tip below…

On Nov 13, 2011, at 3:24 AM, Pasi Kärkkäinen wrote:

> On Sat, Nov 12, 2011 at 10:08:04AM -0800, Richard Elling wrote:
>> On Nov 12, 2011, at 8:31 AM, Pasi Kärkkäinen wrote:
>>> On Sat, Nov 12, 2011 at 08:15:31AM -0500, David Magda wrote:
>>>> On Nov 12, 2011, at 00:55, Richard Elling wrote:
>>>>> Better than ?
>>>>> If the disks advertise 512 bytes, the only way around it is with a 
>>>>> whitelist. I would
>>>>> be rather surprised if Oracle sells 4KB sector disks for Solaris systems?
>>>> Solaris 10. OpenSolaris.
>>>> But would it be surprising to use SANs with Solaris? Or perhaps run 
>>>> Solaris under some kind of virtualized environment where the virtual disk 
>>>> has a particular block size? Or maybe SSDs, which tend to 
>>>> read/write/delete in certain block sizes?
>>>> In these situations simply assuming 512 may slow things down.
>>>> And if Solaris 11 is going to be around for a decade or so, I'd hazard to 
>>>> guess that 512B sector disks will become less and less prevalent as time 
>>>> goes on. Might as well enable the functionality now, when 4K is rarer, so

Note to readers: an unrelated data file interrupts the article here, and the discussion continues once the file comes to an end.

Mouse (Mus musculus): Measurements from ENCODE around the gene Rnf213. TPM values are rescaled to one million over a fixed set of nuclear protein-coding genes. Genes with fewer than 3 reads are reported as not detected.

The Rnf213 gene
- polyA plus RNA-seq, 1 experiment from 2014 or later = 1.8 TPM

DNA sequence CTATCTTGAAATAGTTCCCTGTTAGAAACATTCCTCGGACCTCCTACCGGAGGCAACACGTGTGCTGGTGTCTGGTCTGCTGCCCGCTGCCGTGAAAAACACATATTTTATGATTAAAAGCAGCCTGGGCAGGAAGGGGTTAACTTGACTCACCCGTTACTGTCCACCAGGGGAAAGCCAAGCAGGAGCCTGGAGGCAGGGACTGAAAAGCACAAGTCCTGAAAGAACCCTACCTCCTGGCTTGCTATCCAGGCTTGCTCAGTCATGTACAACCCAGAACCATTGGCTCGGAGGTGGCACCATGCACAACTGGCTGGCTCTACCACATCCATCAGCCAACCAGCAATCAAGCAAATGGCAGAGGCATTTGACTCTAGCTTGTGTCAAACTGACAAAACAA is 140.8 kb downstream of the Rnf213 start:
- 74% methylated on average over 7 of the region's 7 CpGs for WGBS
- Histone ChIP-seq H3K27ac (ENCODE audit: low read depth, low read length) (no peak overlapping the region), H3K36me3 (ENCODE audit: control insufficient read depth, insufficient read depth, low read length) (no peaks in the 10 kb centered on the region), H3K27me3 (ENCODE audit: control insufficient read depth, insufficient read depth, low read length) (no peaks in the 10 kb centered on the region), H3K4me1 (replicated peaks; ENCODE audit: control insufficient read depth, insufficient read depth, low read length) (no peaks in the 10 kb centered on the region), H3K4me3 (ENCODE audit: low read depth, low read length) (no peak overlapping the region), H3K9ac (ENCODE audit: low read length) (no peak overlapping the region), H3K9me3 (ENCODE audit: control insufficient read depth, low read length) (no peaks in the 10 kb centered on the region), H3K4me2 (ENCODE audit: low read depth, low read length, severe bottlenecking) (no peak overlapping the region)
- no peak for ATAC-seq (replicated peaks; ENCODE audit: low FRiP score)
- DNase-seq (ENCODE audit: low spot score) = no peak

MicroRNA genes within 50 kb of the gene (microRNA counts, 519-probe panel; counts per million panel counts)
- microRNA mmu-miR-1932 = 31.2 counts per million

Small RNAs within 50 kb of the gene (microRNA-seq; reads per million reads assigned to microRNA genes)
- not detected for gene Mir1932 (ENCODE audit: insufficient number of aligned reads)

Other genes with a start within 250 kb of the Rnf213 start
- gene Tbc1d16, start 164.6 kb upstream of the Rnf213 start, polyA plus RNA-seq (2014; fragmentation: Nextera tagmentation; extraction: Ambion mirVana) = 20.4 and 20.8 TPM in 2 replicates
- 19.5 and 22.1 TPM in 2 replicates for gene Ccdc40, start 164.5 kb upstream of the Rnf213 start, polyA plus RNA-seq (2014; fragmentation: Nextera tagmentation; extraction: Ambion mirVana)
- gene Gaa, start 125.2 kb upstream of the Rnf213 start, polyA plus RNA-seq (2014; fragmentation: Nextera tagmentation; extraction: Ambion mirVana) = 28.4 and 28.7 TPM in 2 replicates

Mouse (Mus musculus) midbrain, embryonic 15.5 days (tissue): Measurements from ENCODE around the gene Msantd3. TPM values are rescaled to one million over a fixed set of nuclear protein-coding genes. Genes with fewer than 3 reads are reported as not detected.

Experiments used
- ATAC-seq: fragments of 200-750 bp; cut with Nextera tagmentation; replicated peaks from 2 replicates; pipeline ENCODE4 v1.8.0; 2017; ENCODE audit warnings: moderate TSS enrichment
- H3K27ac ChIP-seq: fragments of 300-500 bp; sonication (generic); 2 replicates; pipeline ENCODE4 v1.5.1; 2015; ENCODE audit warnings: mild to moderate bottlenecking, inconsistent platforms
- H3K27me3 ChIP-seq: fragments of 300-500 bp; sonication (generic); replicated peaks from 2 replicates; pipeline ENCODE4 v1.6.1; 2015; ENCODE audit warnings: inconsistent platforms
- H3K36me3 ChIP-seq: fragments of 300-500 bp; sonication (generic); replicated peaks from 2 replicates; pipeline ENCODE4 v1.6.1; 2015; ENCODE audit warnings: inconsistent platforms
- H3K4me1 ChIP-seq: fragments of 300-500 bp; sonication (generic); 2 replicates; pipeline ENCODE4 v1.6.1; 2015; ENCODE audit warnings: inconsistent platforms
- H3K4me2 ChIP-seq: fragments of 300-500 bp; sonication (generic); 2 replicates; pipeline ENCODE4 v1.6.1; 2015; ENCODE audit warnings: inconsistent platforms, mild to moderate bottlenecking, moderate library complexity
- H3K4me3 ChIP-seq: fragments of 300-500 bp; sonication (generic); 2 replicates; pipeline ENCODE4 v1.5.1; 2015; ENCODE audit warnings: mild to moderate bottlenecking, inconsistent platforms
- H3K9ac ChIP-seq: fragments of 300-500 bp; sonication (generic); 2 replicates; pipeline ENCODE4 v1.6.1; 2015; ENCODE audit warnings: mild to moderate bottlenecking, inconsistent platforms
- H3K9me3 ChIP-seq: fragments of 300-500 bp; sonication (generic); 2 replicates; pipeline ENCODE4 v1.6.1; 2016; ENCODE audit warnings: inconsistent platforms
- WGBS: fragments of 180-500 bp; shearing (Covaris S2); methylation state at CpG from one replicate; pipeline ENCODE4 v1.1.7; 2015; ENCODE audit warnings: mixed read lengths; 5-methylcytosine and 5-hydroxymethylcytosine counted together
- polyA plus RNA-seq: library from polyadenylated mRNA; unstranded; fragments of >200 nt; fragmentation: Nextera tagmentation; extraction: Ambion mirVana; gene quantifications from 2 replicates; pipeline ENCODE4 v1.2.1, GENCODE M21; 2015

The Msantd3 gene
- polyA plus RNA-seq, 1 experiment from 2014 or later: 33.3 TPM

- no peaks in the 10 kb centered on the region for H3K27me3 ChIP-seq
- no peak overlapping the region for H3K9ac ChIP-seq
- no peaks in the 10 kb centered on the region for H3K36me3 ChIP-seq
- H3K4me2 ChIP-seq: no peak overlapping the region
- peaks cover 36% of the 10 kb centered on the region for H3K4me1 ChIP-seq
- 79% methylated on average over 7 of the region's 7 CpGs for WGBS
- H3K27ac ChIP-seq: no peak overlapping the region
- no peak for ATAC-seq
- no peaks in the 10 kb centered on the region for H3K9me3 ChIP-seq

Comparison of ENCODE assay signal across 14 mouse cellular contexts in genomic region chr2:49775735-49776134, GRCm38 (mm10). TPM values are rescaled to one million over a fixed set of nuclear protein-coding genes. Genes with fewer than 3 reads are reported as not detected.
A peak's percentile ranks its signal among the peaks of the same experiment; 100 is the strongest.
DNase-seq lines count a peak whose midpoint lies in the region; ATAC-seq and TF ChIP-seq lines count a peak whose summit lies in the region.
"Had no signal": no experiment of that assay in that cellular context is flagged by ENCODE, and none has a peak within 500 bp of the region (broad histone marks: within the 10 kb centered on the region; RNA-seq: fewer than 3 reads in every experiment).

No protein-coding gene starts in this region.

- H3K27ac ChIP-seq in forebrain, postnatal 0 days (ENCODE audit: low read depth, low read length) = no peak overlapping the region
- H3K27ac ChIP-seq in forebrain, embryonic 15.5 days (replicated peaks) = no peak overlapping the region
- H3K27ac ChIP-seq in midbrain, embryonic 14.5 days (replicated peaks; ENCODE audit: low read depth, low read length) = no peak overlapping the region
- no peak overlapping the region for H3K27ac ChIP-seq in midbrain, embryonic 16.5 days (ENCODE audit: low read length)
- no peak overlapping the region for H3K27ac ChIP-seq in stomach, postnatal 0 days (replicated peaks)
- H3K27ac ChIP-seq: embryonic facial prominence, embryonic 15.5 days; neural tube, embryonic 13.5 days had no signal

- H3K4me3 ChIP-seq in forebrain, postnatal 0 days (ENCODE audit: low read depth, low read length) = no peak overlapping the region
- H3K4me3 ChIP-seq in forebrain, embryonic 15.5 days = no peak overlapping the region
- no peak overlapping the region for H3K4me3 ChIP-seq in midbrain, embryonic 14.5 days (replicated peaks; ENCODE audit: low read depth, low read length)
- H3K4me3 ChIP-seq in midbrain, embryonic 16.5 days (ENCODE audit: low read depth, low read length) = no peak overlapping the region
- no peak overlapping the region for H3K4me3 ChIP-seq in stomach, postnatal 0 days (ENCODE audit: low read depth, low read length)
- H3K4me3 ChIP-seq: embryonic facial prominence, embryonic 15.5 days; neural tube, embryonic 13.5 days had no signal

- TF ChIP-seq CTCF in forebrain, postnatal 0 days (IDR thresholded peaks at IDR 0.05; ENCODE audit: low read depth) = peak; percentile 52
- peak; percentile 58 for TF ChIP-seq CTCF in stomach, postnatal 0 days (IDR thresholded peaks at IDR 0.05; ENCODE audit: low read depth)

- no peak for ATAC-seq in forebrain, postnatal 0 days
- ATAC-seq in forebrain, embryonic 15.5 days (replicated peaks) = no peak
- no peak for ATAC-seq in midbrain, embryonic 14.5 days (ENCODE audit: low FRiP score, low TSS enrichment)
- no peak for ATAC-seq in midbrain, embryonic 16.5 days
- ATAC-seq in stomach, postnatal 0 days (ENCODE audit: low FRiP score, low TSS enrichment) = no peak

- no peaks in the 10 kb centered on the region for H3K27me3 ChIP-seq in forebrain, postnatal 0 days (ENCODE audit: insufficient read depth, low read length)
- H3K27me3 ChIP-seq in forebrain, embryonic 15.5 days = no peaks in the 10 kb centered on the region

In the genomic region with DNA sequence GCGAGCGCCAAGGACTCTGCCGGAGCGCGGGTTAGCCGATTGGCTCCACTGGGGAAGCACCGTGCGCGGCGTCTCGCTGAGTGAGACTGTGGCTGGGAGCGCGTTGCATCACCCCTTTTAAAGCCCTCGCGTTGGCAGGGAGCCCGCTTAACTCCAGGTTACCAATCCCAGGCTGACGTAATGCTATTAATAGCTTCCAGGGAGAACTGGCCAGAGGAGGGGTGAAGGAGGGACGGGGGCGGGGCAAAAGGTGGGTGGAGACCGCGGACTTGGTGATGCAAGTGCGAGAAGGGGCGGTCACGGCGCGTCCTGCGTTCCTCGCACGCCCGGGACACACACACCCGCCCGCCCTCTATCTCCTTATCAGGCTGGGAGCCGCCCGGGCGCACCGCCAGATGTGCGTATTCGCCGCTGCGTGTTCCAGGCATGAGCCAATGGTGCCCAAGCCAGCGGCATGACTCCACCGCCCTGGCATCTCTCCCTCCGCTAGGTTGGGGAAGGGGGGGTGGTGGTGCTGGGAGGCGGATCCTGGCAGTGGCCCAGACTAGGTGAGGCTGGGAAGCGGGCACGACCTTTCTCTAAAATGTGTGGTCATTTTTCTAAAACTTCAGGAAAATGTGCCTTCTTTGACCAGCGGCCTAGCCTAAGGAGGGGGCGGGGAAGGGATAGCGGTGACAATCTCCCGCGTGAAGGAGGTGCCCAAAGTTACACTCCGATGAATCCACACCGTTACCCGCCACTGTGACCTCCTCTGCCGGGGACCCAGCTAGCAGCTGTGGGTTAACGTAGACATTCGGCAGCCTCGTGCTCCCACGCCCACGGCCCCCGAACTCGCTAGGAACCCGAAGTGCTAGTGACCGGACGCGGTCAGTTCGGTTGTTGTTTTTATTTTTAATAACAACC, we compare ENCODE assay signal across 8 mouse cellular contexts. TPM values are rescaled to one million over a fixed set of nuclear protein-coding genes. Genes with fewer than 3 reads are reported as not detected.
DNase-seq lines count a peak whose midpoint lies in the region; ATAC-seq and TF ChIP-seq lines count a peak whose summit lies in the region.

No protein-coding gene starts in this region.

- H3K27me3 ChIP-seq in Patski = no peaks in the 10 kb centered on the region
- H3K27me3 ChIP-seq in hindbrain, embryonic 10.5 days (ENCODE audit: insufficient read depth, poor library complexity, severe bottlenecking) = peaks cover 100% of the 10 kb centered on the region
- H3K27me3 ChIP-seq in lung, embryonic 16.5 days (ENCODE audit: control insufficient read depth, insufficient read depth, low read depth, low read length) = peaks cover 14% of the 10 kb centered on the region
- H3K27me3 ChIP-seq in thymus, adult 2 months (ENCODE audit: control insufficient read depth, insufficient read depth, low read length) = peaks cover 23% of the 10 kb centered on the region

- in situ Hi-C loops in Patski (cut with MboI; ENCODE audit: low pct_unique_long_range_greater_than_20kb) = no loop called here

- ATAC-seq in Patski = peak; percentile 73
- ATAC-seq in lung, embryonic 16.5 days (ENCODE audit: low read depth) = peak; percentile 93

>>>> you have more time to test and tunes things out?rather than later when you 
>>>> can potentially be left scrambling.
>>>> As Pasi Kärkkäinen mentions, there's not much you can do if the disks lies 
>>>> (just as has been seen with disks that lie about flushing the cache). This 
>>>> is mostly a temporary kludge for legacy's sake. More and more disks will 
>>>> be truthful as times goes on.
>>> Most "4kB"/sector disks already today properly report both the physical 
>>> (4kB) and logical (512b) sector sizes.
>>> It sounds like *solaris is only checking the logical (512b) sector size, 
>>> not the physical (4kB) sector size..
>> ZFS uses the physical block size.
>> http://src.illumos.org/source/xref/illumos-gate/usr/src/uts/common/fs/zfs/vdev_disk.c#294
> Hmm.. so everything should just work? 
> Does some other part of the code use logical block size then, for example to 
> calculate the ashift? 
> Maybe I should read the code :) 

Or look at what your system reports :-) Though not directly intended for this 
        echo ::sd_state | mdb -k
and look for the un_phy_blocksize.
 -- richard


ZFS and performance consulting
LISA '11, Boston, MA, December 4-9 

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